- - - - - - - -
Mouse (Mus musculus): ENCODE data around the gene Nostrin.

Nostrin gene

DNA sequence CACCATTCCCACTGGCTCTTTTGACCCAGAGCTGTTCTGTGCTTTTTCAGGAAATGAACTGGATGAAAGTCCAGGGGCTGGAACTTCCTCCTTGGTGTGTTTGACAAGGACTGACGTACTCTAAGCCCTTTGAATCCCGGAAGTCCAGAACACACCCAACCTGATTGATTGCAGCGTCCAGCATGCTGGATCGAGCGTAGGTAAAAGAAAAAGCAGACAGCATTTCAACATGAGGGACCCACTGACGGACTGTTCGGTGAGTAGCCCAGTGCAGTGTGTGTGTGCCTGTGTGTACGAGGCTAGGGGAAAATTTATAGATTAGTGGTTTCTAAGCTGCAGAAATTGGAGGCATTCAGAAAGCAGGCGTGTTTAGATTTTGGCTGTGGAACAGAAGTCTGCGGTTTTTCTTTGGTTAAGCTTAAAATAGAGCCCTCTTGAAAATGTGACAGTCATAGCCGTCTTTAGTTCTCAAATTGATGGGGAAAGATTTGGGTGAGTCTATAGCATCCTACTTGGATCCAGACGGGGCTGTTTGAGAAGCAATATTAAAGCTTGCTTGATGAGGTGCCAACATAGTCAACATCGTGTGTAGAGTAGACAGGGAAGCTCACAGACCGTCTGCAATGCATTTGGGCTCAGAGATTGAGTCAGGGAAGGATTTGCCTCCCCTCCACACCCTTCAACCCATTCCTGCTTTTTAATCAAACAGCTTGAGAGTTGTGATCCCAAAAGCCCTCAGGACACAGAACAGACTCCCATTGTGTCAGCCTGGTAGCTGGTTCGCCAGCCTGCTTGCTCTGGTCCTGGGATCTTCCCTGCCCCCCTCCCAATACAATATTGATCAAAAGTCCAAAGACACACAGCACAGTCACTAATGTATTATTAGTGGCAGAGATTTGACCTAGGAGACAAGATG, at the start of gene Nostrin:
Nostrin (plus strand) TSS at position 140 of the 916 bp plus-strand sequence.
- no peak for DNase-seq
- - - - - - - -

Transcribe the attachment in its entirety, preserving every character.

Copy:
Mouse (Mus musculus): ENCODE data around the gene Nostrin.

Nostrin gene

DNA sequence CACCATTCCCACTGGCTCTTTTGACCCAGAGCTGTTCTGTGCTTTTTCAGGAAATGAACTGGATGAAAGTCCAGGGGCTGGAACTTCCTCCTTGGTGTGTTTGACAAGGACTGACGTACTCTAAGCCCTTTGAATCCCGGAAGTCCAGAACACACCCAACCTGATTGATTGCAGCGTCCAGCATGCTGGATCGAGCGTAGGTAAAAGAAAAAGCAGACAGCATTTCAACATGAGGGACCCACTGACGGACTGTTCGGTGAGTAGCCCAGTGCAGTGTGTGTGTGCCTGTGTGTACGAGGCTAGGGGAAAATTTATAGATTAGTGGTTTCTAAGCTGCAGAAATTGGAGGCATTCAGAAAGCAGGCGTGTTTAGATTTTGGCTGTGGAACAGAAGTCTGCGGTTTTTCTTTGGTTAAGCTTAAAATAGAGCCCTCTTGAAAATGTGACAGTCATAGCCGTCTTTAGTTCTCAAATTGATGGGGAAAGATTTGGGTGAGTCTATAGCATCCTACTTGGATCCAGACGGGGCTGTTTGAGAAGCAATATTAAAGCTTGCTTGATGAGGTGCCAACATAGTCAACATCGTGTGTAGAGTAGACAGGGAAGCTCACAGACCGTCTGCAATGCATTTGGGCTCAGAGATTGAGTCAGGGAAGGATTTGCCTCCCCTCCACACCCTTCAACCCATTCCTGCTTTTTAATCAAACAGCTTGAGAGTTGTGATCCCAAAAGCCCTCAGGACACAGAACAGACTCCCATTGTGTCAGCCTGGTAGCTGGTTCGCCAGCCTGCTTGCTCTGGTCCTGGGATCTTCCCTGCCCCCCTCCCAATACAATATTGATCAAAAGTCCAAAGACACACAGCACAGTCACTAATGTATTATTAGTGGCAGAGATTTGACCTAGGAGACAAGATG, at the start of gene Nostrin:
Nostrin (plus strand) TSS at position 140 of the 916 bp plus-strand sequence.
- no peak for DNase-seq